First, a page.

• Wed. Feb 28th, 2024

The event was titled ‘The LatinX Giant’ and was Romero’s second appearance on campus that week. Previously, he held a talk about Latin stereotypes and how to break them.

Spoken word artist and renowned activist David A. Romero shared a vision of America’s future during a speaking engagement on campus. The Burbank-California native spoke passionately about the nation’s Latin roots, historic communities, and how the massive contribution of Latinos is statistically set to skyrocket over the next few decades. 

 While often marginalized and mislabeled, Latinos in the US have historic roots that date back to before the American Revolution. Yet despite these longstanding ties and about a trillion dollars in contributions to the modern American economy, members of these many communities driving the US’ continued growth and prosperity are regularly targeted by racist attacks. This, Romero stated, will only contribute to the awakening of the community’s true potential to have a transformative effect on American politics, culture, and economy.  

“Just as during World War II after the attack on pearl harbor there was a Japanese admiral that said he feared all they did was wake a sleeping giant. One can say that in the racist attacks made by groups such as the Minutemen and political figures like Donald Trump that these attacks have had a similar effect in galvanizing our people in a way that will be profound,” Romero said.

The poet’s presentation covered a wide-range of interconnected topics that focused on the history, politics, and economics behind the Latin American population in the US. Photo: Ismael David Mujahid 

By 2044, according to Romero, the Latino population in the US is estimated to be a quarter to as much as a third of the nation. 

“Combined with other people of color in the US, for the first time in history we will outnumber Caucasians. We will finally become a minority majority nation and with that there will be major changes,” Romero said.

The poet highlighted a number of reasons for the massive population change, noting that it will be driven partly by declining birth rates and an upswing of deaths among Caucasian Americans. Additionally, births among minority groups is rising at a faster rate than previously predicted.

Attendees were given a number of wonderful performances by Romero, whose poetic style was both passionate and inspiring. Poems recited by the artist include ‘Undocumented Football’, ‘The Ladder’, and ‘Letters Across Borders.’ Photo: Ismael David Mujahid 

In his presentation, Romero noted the popular misconception that most of that growth is coming by way of immigration. In fact, there are many historic Latin communities throughout the country, from the culturally influential Nuyoricans and Dominicans of Spanish Harlem to the large Chicano population in Illinois. Among many others, the Mexican population along the border states remains among the most populous for reasons that might surprise those unfamiliar with our nation’s history.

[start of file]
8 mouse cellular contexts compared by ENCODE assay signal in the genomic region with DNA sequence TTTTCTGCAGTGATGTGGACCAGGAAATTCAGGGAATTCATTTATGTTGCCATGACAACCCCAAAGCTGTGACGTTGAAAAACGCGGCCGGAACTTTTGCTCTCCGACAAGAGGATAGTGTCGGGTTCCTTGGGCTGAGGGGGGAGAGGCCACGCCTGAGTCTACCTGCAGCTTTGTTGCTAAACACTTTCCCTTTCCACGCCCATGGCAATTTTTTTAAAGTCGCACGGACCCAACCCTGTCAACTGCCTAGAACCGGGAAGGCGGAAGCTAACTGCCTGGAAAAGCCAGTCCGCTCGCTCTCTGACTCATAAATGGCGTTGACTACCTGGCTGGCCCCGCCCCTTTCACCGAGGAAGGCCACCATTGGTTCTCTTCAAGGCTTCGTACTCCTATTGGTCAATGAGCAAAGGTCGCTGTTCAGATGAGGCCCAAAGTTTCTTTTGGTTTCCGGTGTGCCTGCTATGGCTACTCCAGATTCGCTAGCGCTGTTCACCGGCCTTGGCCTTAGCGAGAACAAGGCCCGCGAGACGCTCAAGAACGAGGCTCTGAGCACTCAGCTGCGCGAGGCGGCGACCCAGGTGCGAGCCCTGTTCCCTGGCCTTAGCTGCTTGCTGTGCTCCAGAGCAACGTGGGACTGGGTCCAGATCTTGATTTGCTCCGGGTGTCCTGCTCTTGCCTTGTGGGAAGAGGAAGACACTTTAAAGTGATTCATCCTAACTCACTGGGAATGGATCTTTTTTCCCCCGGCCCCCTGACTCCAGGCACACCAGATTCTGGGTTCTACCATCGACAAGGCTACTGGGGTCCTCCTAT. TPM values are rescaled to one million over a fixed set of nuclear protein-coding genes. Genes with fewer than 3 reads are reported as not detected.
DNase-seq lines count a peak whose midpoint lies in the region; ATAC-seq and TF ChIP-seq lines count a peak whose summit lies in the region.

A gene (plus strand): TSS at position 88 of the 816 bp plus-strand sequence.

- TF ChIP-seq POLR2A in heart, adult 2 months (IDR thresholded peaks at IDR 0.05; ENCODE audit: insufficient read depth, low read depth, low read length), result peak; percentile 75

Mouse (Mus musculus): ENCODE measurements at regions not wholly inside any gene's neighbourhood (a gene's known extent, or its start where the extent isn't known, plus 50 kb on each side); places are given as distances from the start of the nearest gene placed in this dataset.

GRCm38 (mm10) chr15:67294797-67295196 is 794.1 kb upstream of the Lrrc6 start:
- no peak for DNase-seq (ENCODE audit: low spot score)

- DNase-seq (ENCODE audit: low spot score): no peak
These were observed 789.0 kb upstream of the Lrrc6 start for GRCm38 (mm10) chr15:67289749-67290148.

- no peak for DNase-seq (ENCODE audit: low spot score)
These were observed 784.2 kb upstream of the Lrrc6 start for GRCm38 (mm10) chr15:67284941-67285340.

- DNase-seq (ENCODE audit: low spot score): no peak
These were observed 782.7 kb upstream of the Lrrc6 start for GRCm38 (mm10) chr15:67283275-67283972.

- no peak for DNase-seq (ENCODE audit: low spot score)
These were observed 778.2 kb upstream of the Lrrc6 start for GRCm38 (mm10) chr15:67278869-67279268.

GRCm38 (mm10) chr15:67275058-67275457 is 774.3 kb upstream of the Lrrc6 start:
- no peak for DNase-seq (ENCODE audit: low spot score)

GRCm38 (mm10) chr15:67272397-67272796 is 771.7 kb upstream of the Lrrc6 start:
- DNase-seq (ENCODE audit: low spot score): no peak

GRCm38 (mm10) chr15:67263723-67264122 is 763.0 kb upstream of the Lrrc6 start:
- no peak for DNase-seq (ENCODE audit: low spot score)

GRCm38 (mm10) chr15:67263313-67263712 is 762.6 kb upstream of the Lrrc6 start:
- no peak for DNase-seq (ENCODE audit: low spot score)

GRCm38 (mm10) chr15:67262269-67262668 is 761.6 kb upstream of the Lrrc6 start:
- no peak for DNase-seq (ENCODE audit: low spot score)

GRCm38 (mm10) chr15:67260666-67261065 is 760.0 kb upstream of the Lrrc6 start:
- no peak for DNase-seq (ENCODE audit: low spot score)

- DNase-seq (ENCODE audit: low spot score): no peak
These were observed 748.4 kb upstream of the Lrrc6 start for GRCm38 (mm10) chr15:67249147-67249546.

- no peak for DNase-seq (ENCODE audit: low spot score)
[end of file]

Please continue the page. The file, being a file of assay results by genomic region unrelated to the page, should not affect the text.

“For many of us, including members of our own family, we didn’t cross the border, the border crossed us. Many of these areas were once part of Mexico. There were roots that were planted by our ancestors that have endured. You’ll notice if you go to California, Los Angeles, San Diego- all these places have Spanish names that can be traced back to that,” Romero said. 

In addition to discussing the connections between US-foreign policy and immigration from Central America, Romero also detailed the longstanding oppression and discrimination Latinos in America have faced. From lynchings to the disgusting ‘Greaser Act’ of 1855 and the equally notorious comments of Trump at the beginning of his 2016 candidacy, it is a long and bleak history other peoples of color in America can empathize with. 

While the issues discussed felt legion, at times even insurmountable, Romero’s message was ultimately one of hope and solidarity. Attendees in Building 12 were treated to a number of passionate poetry performances throughout the presentation. Additionally, the activist also emphasized in the links between Brown v. Board of Education and the earlier example set by Mendez v. Westminster, the work of American legend Cesar Chavez with other groups, and the establishment of sisterly connections between towns throughout the US and their counterparts in Latin America. 

Romero said, “One of the most incredible things I’ve seen was the first Spanish language commercial on ‘regular television’. This is happening more and more often and is something that will increase in popularity over the next few decades.” 

In so many words, America’s future is diverse, Latin, and multicultural in ways that better honor the constitution than ever before. 

Ismael David Mujahid,

Managing Editor.